“I believe even the most rational mind can play tricks in the dark…”
Teaching Susan Hill’s novel The Woman in Black to a room full of hostile 13 year olds has taught me that teenagers perhaps don’t appreciate the Gothic pastiche as much as I do. And yet they uniformly all loved the 2012 film adaptation. Having seen two different stage adaptations as well having taught The Woman in Black in a professional capacity for a number of months, I am in the unique position of actually being able to confidently give an opinion on something, without worrying that I will say something hideously stupid.
The plot is a simple one and thus remains pretty much untouched through any medium. Arthur Kipps is tasked with dealing with the affairs of an elderly and reclusive woman after she dies. When he arrives at the small town of Crythin Gifford, it is clear that something is very wrong. Kipps must deal with hostile locals and whatever haunts the old house if he is to escape.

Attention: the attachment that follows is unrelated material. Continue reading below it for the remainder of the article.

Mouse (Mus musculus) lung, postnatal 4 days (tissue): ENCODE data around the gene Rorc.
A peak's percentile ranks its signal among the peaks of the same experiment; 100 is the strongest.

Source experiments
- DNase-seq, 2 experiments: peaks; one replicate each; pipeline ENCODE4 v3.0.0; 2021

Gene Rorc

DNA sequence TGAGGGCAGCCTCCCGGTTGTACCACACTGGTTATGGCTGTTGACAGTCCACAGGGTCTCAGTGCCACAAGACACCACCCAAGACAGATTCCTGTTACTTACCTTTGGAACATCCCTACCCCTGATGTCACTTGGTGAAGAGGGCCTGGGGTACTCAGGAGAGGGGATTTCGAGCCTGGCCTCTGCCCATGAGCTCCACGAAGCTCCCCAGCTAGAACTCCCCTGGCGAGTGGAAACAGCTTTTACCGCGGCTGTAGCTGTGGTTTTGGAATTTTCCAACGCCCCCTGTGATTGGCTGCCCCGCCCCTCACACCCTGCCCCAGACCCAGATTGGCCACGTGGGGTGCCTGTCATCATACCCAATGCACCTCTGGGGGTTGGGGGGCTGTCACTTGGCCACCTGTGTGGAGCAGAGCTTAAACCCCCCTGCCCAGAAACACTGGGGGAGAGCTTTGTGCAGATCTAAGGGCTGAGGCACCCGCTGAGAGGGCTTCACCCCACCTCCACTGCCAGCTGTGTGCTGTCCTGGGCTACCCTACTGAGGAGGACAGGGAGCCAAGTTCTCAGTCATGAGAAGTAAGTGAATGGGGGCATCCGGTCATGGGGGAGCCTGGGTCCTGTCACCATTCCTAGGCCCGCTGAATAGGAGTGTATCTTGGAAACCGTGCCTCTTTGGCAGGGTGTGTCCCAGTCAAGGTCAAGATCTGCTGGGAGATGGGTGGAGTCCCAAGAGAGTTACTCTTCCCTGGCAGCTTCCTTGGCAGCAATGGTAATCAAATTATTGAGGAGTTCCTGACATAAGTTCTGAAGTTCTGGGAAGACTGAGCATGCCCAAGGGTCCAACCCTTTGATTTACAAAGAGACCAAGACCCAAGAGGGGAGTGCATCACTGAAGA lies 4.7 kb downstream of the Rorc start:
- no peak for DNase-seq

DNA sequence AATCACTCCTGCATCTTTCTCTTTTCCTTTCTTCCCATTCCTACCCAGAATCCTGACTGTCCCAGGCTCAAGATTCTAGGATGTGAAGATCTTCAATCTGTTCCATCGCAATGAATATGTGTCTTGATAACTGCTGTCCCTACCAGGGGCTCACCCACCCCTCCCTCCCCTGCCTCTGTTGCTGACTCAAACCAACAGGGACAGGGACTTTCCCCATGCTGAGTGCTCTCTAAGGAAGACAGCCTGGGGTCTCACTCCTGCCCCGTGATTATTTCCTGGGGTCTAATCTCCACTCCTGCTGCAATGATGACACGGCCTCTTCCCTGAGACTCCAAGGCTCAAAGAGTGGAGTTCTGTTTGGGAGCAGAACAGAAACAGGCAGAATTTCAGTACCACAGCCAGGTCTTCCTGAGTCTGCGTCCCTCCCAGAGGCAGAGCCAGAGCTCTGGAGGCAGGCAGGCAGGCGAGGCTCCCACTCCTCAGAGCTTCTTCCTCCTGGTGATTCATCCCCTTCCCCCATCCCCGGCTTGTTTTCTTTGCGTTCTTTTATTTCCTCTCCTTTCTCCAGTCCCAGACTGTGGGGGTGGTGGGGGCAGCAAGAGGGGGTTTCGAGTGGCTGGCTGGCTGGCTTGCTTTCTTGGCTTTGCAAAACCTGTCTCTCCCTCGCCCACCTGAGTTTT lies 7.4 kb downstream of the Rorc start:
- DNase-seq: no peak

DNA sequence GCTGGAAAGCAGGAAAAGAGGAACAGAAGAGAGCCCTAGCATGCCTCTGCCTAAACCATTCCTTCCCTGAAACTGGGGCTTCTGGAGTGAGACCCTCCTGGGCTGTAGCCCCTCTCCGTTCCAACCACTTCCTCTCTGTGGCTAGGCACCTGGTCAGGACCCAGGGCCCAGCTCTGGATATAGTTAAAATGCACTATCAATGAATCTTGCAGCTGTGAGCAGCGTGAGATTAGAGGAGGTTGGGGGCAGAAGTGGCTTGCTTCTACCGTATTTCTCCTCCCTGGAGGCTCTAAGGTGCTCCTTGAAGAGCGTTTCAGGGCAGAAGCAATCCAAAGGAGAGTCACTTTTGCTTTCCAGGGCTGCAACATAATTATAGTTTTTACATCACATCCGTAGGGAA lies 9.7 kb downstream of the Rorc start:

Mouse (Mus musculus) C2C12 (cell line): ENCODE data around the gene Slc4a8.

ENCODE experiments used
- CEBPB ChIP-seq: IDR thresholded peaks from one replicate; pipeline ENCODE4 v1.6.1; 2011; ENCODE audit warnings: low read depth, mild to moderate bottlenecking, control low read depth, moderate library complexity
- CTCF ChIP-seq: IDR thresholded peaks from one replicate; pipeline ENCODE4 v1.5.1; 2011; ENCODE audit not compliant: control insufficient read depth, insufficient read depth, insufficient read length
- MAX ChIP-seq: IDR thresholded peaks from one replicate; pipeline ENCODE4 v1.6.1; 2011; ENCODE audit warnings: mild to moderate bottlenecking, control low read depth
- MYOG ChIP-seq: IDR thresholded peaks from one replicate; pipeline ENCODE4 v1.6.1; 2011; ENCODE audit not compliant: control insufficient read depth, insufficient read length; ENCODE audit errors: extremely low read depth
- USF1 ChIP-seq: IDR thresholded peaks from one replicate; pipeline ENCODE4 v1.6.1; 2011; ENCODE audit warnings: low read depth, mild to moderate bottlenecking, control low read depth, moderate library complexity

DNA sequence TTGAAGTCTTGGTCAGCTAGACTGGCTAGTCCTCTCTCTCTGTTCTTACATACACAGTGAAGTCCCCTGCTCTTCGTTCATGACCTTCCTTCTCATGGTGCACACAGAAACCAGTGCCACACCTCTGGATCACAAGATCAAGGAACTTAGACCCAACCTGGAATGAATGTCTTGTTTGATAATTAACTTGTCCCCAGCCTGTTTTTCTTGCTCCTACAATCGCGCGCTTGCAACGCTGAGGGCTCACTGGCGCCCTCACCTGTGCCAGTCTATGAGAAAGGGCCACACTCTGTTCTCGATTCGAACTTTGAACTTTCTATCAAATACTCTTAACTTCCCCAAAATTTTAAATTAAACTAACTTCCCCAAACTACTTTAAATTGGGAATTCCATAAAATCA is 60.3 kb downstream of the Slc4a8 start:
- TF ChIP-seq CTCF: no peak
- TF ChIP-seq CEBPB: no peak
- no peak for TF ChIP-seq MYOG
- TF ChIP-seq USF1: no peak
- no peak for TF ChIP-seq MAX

Having read the book, Daniel Radcliffe seems an odd choice for Arthur Kipps. It is jarring to see an actor, who has so helped to define the modern era of popular culture, appearing in a period horror. He doesn’t really have the required look but his performance is solid enough. Better suited are Ciaran Hinds (or Mance Rayder for any GOT fans) and Roger Allam, playing Kipps’ friend and employer respectively. Their lived in, confident performances only serve to further undermine the boyish turn from Radcliffe.
Questionable casting aside, director James Watkins does a great job in capturing the slow build up of tension and creepy atmosphere of the book and also reveals a different side to his work after the much more shocking and violent Eden Lake.
The Woman in Black is about as good as a film adaptation was likely to be.